Escape the Comfort Zone

Have you ever been so afraid that it feels as if you are glued to the floor and you cannot move?

Perhaps this is the wrong analogy. I’m not meaning to talk about anxiety, that is a subject I have little experience with.

I’m talking about fear. The kind of fear that seems to plant a wall in front of you. A wall that blocks you from moving forward, but allows- almost forces- you to retreat back to where you came from.

Fear has such a heavy presence in our everyday lives. It seems to keep us in place, or in what we call our “comfort zones.”

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I think what fear really comes down to is a lack of control. We think “I can control this, so this is safe. But that over there will be totally out of my control so that’s terrifying.”

A rather simple example is water. My mom is not a very strong swimmer so she is afraid of water. My siblings and I are excellent swimmers, so we love water. Well… now I don’t really like getting my hair wet… but I used to love water and swimming.

 

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“Get bangs,” they said. “It’ll be cute,” they said… freaking wind… (Pier 56)

 

My love of water was not a natural development, however. When I was about 5 or 6, one of the first sessions of swim lessons my brother and I ever took together was a complete disaster. We were both perfectly content to hang on the wall and practice our kicking and breathing.

But the moment one of our instructors tried to put us on a kickboard and walk us away from the wall we would both FREAK out. How they didn’t kick us out of swim lessons for screaming bloody murder every week I will never know.

On the wall, we felt safe. Able to get out of the pool and onto dry land whenever we wanted. Out in the middle of the pool, we were reliant on a sketchy kick-board and an instructor who was constantly walking us into deeper waters that we did not want to enter.

For some reason, my mom braved through the meltdowns and continued signing us up for lessons (at a different pool). She made us push through our fears of swimming until we were no longer afraid.

 

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The unknown is scary sometimes (Pioneer Square Station)

 

Now, real quick, there are a few things in life where a healthy fear of something is good. Like, snakes, spiders, and commitment.

However, if we allow ourselves to succumb to fear in life, we will miss out on some amazing experiences. Sometimes you have to purposefully push past your fear, or get out of your comfort zone, to prove to yourself that you need not be afraid.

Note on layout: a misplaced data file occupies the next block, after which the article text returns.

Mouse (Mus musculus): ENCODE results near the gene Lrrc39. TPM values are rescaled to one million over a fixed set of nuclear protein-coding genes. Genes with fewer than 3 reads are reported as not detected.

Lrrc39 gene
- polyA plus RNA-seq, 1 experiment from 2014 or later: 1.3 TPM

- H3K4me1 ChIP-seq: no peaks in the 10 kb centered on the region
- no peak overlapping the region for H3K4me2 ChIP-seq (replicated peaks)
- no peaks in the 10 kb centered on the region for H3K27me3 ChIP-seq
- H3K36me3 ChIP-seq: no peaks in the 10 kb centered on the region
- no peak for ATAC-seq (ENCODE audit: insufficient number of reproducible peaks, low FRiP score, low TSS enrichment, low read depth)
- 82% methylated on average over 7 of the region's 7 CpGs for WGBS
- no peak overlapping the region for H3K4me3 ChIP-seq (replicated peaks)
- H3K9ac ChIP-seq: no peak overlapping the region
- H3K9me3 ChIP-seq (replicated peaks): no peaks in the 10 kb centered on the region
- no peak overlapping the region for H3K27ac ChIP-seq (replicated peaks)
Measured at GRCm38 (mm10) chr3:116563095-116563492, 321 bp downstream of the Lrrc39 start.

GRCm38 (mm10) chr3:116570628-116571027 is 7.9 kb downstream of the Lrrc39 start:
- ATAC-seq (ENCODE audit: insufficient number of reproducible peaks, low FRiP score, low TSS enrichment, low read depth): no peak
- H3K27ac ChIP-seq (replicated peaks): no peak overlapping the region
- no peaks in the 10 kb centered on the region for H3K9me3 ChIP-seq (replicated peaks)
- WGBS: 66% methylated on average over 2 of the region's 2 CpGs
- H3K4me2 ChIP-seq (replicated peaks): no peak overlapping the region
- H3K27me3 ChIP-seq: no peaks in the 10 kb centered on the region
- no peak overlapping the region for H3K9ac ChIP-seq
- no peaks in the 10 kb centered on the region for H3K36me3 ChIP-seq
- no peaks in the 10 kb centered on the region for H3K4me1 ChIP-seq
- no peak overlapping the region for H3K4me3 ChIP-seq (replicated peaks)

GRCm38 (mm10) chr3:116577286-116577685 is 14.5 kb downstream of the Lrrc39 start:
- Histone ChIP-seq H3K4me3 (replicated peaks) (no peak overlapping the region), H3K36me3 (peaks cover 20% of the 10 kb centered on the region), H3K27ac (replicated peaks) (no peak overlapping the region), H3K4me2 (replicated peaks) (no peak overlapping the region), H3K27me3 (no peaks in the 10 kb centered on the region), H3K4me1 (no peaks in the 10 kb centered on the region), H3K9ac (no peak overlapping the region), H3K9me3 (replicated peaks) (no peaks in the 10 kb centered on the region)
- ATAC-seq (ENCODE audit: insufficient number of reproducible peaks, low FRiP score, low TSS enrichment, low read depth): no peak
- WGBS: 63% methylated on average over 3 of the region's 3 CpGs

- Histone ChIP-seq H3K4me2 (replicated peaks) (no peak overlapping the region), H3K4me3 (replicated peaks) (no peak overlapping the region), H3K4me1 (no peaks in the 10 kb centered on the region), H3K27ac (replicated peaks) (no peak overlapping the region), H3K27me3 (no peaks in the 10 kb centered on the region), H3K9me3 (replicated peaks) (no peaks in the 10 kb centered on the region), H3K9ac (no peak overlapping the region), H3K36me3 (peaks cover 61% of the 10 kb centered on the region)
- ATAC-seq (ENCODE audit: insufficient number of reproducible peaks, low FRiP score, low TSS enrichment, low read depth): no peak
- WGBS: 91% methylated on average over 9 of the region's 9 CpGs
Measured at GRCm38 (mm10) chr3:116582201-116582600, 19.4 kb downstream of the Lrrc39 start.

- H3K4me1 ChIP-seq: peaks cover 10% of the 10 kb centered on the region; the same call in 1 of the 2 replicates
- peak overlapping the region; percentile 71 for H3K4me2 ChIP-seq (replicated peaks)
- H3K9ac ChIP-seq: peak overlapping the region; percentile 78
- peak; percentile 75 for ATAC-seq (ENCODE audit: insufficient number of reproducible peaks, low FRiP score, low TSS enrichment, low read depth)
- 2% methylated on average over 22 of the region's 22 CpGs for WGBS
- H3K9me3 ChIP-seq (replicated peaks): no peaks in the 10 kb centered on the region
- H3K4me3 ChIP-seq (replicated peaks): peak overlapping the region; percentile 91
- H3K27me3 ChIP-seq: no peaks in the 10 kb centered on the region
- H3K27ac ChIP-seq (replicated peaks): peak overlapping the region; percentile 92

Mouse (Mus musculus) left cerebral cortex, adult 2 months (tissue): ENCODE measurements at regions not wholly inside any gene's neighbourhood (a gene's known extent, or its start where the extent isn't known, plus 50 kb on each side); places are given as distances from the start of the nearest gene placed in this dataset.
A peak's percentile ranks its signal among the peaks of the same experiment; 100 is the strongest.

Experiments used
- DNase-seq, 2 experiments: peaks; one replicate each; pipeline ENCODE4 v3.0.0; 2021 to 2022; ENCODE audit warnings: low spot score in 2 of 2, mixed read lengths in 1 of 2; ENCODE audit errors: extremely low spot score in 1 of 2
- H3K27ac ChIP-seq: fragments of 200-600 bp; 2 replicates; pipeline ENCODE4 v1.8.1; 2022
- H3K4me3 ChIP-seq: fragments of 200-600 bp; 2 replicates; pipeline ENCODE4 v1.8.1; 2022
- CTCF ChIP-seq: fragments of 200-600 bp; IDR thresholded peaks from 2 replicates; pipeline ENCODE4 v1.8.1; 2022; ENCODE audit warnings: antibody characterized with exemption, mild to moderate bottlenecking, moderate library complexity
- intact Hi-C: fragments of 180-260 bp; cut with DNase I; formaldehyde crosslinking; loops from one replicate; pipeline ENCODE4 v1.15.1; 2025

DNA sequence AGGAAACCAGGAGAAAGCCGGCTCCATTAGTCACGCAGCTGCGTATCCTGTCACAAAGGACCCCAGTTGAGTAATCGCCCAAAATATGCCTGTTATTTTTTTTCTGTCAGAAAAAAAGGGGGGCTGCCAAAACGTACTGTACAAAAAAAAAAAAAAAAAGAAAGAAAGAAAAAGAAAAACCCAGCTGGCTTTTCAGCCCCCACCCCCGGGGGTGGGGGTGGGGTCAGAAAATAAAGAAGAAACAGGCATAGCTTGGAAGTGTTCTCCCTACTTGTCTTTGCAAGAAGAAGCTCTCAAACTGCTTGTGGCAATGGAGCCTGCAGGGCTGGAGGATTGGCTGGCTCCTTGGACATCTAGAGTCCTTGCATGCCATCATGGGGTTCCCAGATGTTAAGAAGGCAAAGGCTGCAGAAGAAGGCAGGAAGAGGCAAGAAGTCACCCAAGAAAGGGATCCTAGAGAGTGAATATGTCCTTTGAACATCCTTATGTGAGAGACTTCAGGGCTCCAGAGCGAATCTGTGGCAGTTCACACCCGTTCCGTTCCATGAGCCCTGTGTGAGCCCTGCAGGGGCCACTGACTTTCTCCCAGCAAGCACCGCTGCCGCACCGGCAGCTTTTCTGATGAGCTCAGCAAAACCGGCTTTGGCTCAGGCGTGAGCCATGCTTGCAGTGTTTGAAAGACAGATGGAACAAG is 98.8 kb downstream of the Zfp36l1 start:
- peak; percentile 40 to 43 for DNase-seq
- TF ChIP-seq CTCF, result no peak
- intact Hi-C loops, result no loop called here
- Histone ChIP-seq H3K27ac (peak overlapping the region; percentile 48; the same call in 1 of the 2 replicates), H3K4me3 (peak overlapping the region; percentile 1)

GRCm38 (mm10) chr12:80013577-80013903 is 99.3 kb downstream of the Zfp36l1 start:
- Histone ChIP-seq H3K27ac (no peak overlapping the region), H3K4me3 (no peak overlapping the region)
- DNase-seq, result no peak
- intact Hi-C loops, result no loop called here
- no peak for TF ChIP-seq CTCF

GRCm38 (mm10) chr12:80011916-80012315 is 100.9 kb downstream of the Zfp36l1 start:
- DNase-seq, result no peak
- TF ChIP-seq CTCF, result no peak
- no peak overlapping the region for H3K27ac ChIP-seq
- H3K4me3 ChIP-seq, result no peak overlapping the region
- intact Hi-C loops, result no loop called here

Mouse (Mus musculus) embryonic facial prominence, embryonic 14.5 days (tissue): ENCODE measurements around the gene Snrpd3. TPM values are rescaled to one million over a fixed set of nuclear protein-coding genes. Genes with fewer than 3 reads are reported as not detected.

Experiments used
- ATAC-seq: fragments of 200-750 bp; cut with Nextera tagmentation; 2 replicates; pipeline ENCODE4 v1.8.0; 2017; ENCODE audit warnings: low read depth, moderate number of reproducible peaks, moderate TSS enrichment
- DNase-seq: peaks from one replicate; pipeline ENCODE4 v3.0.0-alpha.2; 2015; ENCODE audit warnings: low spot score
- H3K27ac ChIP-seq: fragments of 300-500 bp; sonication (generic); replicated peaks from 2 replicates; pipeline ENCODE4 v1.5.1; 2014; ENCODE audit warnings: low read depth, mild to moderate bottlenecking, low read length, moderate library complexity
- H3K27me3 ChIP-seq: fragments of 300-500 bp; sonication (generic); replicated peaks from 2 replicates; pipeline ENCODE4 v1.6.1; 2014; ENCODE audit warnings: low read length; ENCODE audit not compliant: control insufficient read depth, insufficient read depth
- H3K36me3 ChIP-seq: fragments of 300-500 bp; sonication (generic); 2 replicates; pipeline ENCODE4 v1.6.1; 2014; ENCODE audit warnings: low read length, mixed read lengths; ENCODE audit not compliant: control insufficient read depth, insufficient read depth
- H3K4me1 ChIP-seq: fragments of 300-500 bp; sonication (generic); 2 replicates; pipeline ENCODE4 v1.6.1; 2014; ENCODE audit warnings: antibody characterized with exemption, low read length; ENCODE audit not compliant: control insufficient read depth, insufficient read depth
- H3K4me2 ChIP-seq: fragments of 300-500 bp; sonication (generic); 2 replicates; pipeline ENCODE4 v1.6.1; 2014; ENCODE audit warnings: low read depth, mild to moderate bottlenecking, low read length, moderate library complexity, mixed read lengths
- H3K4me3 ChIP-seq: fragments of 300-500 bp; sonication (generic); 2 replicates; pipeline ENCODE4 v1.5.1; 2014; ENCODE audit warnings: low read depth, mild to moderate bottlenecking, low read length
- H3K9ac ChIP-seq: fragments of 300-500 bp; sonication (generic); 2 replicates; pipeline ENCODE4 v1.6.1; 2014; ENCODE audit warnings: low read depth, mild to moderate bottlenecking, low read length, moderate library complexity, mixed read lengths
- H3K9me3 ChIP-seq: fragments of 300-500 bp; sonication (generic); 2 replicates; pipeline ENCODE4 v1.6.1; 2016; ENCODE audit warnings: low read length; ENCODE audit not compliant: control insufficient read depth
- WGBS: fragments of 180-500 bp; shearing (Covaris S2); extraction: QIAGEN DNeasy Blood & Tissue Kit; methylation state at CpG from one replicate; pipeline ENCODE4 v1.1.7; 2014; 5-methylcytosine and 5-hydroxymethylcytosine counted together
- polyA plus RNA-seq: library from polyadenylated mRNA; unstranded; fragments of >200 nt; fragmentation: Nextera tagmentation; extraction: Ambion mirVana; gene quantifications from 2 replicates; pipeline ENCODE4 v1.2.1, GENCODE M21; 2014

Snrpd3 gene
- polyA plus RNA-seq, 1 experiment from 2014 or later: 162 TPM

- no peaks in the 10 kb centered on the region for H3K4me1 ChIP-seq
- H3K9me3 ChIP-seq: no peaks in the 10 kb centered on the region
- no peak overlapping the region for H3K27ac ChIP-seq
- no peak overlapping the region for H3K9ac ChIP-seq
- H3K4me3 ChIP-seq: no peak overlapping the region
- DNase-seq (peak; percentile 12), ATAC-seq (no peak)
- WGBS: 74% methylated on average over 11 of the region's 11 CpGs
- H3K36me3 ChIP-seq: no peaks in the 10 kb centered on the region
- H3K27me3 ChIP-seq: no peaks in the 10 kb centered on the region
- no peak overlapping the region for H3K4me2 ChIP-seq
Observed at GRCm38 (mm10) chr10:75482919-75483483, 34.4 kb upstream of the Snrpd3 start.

About six weeks ago, during an especially boring season in my life, I decided to buy tickets to Seattle. I always say how much I want to travel the world; it is time to start putting my money where my mouth is.

Leading up to my trip I was full of excitement and anticipation. Even when my mom dropped me off at the airport and I got on my plane, I was thrilled.

 

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(Sweet Iron Belgium Waffles)

 

 

But the moment I landed, a feeling of “holy crap! What am I doing?” started to consume me. I began to think of everything that could go wrong.

I am a single girl walking alone on streets which, much like Denver, are home to an aggressive homeless population.

 

It is honestly a little scary to walk past someone shooting heroin, or getting yelled at from across the street by a homeless guy. It’s unnerving to hear a homeless guy mumble something about it not being safe for a girl to be out after dark right behind you as you wait to cross the street in search of dinner.

To be fair, I would consider myself a lot safer had I stayed in my suburban bedroom.

 

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(Storyville Coffee over Corner Market)

 

But had I stayed in my safe little corner of the world, I would never have gotten to see the Puget Sound. I wouldn’t have met a dog named Daisy who was known by all the vendors in the Pike Place Market. I wouldn’t have gotten to see the Great Gum Wall which has sat in my Pinterest Travel Board for years.

You can’t let fear dictate if you move or stay in life. There is too much to do to let fear trap you in your comfort zone.

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